The chairman of the Council of State, Professor Kofi Awoonor, has charged players in the oil and gas industry not to forget the people who live in the area where the resources are taken from.
He cautioned them not to be greedy and let history repeat itself by threading the same path that most oil countries have walked where the indigenes had to take up arms and fight injustices being meted out to them at their own backyard.
Speaking at the opening ceremony of a two-day conference on oil and gas conference for the transportation sector, Prof. Awoonor said players in the industry must keep their ears to the ground, listen, hear and observe the reactions of the people.
The conference was on the theme: Positioning the transport sector for the successful exploitation of Ghana’s oil and gas.
Mike Hammah, Minister of Transport, said the discovery of commercial quantities of oil and gas in the country had immense potential for revenue generation, job creation and fosters backward and forward linkages within the local economy.
However, he said, the expected oil revenue would support government’s developmental efforts and might tamper the impact of volatility of crude oil prices on the local economy.
Mr. Hammah said there was no difference between the development of oil and gas and the transport sector, contending that in the oil and gas industry almost all the major modes of transportation such as maritime, rail, road, aviation and pipeline are viable alternative and complement each other.”
Mr. Hammah explained that it was necessary for the transport sector to understand the full context of Ghana’s oil and gas industry to play a comprehensive and integrated role in meeting the needs of users and ensuring successful exploitation of the oil and gas reserves for the socio-economic development of the country.”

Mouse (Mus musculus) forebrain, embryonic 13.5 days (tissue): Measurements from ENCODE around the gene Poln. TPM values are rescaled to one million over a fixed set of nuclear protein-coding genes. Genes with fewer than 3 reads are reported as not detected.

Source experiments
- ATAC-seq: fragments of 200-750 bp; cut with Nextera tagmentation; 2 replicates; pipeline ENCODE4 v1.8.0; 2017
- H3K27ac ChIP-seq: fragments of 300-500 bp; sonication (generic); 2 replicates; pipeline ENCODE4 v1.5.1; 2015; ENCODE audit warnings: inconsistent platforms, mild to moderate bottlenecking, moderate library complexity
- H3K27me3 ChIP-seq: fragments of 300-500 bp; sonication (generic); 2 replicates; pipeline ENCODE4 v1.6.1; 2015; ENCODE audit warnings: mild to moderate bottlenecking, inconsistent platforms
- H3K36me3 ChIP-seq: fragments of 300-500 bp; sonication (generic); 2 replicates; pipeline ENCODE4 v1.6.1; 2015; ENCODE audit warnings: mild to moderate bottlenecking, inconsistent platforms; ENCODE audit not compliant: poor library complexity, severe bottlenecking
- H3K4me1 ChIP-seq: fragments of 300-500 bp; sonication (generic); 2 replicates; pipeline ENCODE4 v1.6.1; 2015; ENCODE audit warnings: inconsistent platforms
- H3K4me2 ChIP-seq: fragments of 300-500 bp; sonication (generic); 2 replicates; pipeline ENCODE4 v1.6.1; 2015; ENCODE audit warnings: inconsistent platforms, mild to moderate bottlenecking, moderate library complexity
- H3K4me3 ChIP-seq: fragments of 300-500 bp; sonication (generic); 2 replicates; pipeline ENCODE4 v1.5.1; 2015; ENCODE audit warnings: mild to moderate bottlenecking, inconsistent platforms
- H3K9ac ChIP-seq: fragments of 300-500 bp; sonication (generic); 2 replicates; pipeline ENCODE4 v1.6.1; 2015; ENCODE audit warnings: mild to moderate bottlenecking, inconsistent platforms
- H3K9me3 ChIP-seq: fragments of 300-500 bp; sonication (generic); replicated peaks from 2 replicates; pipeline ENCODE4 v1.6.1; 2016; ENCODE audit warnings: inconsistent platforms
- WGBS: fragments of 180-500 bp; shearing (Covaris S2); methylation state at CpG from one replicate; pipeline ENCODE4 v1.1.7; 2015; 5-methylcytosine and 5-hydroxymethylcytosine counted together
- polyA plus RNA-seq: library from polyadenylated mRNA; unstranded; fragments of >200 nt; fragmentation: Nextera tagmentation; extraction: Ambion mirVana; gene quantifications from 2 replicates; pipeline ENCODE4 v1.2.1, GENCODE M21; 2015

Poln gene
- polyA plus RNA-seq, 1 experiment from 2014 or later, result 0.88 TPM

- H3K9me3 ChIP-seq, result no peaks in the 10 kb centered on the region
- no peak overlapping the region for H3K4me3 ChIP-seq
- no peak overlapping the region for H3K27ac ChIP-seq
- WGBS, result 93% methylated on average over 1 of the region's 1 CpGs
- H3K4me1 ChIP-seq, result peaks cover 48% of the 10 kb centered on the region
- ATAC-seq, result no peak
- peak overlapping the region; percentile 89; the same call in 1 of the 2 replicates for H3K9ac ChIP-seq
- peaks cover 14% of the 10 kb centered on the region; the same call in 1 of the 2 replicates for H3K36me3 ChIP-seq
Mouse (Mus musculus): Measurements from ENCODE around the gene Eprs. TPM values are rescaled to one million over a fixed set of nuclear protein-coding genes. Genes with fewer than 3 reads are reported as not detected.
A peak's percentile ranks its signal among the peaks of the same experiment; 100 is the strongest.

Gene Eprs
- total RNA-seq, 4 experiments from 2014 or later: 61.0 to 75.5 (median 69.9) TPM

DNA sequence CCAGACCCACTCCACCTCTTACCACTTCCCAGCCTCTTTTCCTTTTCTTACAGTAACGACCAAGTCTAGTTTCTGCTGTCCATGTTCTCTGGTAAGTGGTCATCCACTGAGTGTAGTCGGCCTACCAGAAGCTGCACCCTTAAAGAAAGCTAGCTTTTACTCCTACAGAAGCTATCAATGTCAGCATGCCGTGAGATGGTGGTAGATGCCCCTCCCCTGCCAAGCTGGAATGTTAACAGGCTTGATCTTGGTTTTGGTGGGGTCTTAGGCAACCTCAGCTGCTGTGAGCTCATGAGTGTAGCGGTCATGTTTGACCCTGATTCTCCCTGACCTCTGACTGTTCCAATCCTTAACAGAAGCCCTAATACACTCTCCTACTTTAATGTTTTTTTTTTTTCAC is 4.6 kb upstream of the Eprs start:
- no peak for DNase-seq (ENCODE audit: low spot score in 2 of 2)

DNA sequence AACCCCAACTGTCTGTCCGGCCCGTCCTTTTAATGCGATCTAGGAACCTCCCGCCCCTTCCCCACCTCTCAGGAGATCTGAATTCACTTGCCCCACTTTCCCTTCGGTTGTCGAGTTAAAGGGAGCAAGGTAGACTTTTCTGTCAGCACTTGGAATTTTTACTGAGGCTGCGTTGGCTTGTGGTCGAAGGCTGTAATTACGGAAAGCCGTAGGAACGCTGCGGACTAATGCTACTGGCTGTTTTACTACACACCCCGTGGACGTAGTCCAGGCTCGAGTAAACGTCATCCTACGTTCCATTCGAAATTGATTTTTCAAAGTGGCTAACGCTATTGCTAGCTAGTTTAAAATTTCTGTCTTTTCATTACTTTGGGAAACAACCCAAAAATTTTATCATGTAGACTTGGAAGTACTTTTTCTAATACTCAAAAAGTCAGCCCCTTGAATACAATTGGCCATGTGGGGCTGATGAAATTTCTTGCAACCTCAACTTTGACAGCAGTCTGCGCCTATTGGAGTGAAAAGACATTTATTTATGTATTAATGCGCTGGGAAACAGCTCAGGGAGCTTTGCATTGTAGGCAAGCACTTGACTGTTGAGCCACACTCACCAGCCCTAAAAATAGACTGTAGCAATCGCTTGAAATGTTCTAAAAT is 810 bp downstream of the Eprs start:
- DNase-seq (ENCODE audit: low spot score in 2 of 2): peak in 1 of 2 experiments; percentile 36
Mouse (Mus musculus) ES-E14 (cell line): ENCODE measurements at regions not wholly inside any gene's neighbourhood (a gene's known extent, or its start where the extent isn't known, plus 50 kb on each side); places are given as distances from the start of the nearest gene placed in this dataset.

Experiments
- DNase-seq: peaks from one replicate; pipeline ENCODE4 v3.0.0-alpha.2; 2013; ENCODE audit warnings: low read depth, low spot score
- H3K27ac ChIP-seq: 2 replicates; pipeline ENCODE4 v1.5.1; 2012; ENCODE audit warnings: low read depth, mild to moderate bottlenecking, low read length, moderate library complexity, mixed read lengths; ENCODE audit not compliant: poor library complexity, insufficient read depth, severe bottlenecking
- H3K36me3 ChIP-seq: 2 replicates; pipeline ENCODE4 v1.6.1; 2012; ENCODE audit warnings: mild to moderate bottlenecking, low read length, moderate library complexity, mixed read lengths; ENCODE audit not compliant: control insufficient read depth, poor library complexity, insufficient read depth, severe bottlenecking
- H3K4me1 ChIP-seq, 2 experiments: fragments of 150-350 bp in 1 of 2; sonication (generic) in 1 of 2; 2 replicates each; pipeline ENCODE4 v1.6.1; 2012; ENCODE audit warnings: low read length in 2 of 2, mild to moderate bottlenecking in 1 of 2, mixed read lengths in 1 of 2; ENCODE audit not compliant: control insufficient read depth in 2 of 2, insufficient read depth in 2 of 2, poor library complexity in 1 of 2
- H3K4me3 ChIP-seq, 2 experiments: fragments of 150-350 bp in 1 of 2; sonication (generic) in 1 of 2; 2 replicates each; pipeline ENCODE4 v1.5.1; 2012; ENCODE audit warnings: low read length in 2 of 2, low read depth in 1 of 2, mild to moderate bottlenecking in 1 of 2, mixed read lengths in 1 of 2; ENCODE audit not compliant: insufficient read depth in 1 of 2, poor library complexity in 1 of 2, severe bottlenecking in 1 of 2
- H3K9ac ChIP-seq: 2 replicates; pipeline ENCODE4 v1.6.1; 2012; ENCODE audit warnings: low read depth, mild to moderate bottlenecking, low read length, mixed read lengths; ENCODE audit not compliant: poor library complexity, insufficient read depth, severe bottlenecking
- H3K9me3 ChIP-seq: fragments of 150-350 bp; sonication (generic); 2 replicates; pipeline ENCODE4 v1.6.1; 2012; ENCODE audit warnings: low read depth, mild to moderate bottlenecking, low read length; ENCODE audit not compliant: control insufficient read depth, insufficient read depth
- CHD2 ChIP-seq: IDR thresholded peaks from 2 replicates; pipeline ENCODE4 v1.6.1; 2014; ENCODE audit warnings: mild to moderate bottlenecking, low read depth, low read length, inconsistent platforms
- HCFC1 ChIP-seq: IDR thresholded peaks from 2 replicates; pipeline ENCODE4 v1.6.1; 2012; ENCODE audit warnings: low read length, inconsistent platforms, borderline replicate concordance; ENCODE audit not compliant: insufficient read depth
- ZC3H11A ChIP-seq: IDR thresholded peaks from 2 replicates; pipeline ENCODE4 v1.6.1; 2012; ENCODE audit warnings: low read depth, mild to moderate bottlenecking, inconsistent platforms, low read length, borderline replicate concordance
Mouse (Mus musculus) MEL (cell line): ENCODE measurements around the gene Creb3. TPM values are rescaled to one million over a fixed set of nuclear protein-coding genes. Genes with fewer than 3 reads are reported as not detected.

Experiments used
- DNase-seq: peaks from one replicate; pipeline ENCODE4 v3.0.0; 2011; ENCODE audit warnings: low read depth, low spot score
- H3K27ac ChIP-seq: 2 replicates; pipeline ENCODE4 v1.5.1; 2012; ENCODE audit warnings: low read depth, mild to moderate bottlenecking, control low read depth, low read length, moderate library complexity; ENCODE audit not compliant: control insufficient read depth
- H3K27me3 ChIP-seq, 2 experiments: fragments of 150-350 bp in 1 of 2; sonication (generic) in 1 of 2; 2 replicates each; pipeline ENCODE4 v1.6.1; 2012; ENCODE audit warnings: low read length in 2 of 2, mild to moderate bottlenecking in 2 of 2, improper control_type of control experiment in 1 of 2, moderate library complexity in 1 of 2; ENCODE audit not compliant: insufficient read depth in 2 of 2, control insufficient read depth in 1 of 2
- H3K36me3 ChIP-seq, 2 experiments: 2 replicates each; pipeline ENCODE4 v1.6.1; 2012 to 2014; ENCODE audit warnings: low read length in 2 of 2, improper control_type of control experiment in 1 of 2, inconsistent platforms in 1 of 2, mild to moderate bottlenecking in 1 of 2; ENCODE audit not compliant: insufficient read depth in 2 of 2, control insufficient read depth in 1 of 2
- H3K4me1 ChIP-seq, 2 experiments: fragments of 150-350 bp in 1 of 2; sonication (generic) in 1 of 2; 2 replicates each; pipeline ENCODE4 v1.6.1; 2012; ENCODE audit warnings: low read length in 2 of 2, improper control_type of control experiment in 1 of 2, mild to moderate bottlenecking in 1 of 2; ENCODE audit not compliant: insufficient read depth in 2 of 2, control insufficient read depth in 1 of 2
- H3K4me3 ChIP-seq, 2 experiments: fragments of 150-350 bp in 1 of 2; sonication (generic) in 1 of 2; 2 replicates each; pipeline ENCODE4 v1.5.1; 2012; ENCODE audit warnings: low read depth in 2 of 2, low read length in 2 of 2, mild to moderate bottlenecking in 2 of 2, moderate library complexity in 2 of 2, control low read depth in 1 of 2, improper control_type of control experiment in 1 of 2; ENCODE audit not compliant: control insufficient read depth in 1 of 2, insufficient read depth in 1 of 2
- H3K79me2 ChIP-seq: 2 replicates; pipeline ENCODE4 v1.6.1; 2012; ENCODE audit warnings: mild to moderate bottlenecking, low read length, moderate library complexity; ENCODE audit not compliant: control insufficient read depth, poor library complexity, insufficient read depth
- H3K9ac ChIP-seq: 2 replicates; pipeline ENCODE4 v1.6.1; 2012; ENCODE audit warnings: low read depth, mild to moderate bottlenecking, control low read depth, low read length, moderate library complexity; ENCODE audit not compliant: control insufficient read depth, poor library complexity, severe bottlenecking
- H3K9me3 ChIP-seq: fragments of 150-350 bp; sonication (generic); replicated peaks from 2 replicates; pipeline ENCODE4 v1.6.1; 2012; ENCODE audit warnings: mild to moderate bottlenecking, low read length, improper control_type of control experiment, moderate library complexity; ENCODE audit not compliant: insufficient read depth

Mr.Joe Gidisu, Minister of Roads and Highways, said “the achievements Ghana seeks of an integrated and cost effective transport network that benefits users, investors and the people of Ghana cannot be realised unless the country makes planning and patronisation core to their purpose.
To this end, he said his ministry and all the road sub-sector agencies were collaborating on an integrated approach to transport planning.
“If new roads, or other transport infrastructure, needed to serve the oil and gas sector then these roads should be in now and we should be in our plans now and we should already be seeking financing to ensure completion in the required timescale,”he said.
Vice-Preident John Dramani Mahama, who was the guest speaker at the ceremony said, government was committed to an integrated and modality complementary transport system that is capable of serving all sectors of the economy including the oil and gas industry.
In a speech read for him, Vice President Mahama, said government would create an enabling environment by upgrading and developing infrastructure such as railway, ports and roads to enable the country to maximise the potentials of the industry.
He, however, warned that the discovery of oil and gas resources would turn out to be a blessing or curse to the nation depending on the collective responsibility and the will of the people.